Krishna Rao, J.
1. The petitioner has been convicted of an otfence punishable under the first clause of Section 193, I. P. C., and sentenced to undergo rigorous imprisonment for four months. The complaint against the petitioner was made by the Judicial 1st Class Magistrate, Chandragiri. It relates to the evidence given by the petitioner, as P. W. 2 in C. C. 121/55 on the file of the Court of that Magistrate.
In that case one M. Venkureddi, an ex-president of the Co-operative Society of Penubaka, was prosecuted for the temporary embezzlement of a sum of Rs. 219-1-0, collected by him on behalf of the Society from a borrower named P. Vengureddi. The petitioner as P. W. 2, deposed on 6-6-1955 in his examination-in-chief consistently with what he had stated earlier in his statement on oath, Ex. P. 2, to the Co-operative Inspector, that the money was received by the ex-president on 16-4-1952. But he resiled during his cross-examination on 8-8-55 and said that he did not know whether the ex-president received the amount. This was the gist of the charge against him under Section 193, I. P. C. His main defence was that his deposition Ex. P-1 in C. C. 121/55 was not read over to him. The trial Magistrate held against him relying on the evidence of the Bench clerk, P. W. 1 who said that the deposition was duly read over in the Court. The same view was taken by the Sessions Judge on appeal, who confirmed the conviction and sentence.
2. The learned counsel for the petitioner contends that the Judicial 1st Class Magistrate of Chandragiri did not record a finding as required by Section. 476, Criminal P. C., before forwarding the complaint, that it was expedient and in the interests of justice to make an enquiry into the offence. But no objection to the complaint in this particular form was taken in either of the Courts below.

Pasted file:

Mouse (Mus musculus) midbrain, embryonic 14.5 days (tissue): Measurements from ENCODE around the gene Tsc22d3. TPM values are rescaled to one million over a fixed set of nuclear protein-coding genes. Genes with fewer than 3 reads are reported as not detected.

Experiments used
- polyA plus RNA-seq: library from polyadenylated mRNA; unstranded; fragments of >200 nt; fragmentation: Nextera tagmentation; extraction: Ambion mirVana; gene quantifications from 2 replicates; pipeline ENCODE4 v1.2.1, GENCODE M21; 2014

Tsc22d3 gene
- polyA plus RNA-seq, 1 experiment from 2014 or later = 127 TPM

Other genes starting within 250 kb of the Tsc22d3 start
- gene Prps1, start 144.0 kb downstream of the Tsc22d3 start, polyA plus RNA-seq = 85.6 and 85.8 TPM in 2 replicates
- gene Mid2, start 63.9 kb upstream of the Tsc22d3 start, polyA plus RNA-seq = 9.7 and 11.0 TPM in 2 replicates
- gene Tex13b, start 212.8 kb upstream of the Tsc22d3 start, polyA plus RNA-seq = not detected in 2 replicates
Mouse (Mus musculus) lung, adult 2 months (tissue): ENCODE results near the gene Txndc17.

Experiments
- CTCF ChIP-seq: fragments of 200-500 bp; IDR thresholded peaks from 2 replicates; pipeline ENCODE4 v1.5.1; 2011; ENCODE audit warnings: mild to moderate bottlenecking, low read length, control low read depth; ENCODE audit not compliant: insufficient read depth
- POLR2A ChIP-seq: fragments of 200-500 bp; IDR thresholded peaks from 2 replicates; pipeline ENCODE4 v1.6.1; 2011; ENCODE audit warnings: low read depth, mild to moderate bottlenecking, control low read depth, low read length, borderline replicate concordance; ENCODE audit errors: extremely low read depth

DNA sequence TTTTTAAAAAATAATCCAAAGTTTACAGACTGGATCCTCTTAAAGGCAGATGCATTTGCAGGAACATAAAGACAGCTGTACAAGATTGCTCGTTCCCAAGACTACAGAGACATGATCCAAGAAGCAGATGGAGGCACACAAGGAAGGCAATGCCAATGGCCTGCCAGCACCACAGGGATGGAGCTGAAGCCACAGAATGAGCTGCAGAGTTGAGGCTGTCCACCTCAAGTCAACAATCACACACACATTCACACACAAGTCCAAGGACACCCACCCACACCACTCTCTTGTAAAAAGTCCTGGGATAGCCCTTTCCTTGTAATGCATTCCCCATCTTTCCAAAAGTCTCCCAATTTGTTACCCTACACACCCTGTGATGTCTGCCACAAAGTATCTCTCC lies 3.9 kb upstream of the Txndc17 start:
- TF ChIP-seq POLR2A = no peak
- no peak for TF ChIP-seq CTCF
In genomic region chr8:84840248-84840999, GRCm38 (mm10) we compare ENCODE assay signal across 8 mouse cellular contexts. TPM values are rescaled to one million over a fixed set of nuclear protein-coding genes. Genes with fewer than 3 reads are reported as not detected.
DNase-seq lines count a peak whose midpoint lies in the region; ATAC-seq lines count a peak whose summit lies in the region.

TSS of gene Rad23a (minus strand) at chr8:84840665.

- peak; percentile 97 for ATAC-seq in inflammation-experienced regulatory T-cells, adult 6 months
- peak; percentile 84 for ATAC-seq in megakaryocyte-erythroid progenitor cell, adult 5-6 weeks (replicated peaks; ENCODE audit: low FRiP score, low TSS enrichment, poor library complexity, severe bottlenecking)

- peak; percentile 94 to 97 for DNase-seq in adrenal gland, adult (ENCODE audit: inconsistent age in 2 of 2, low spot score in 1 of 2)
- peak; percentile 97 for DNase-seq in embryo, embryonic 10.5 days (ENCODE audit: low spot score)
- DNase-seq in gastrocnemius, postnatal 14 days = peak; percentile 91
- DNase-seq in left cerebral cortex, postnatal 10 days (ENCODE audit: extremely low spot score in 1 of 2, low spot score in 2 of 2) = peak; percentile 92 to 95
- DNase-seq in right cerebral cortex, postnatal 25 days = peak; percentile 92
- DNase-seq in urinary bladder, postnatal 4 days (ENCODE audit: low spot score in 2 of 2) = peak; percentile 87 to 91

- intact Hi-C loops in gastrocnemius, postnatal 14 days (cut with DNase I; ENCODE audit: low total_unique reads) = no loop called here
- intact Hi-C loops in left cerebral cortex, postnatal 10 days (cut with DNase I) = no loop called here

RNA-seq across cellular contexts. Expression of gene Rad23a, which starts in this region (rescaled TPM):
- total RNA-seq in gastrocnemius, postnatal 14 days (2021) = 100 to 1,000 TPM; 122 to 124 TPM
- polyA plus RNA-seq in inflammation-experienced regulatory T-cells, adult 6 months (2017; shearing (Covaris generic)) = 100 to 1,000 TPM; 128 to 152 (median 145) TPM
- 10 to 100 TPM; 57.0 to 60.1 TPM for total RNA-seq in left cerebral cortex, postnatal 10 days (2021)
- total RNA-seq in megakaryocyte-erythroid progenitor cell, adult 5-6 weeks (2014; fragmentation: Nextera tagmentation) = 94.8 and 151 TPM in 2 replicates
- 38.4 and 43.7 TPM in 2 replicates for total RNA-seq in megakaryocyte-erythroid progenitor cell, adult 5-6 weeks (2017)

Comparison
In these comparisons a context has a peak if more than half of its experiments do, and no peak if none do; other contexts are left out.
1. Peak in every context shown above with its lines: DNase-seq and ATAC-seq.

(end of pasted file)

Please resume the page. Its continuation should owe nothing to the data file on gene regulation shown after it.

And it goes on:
If it had been raised, the defect might have been rectified by fresh proceedings under Section 476, Criminal P. C., and by filing a fresh complaint. By reason of Section 537, Criminal P. C., it is too late for the petitioner now to take advantage of such an irregularity, even if it existed, in the complaint.
3. Another contention of the petitioner in this connection is that the acquittal of the ex-president M. Venkureddi in C. C. 121/55 did not turn on the petitioner's evidence. The judgment of 30-9-1955 in C. C. 121/55 shows that the Magistrate regarded the petitioner's evidence as supporting M. Venku Reddy's story that he did not receive Rs. 219-00 on 16-4-1951 but received it some time later.
The main ground for the acquittal, however, was that there was no proof of the mis-appropriation of the amount by M. Venkureddi, who was a propertied man and that even if he had received the amount on 16-4-1951 he had been only negligent in his duties. The learned counsel for the petitioner urges that there was no need to prosecute the petitioner in the interests of justice as his evidence was not the deciding factor in favour of M. Venkureddt.
But this consideration is not germane after the prosecution of the petitioner was launched. Once an alleged offence is lawfully taken cognizance of upon a valid complaint, the material question is whether the alleged offence has been committed and not whether the complaint need not have been filed. If the offence has been proved to have beencommitted, the fact that it did not cause much harm may only be taken into consideration in assessing the punishment.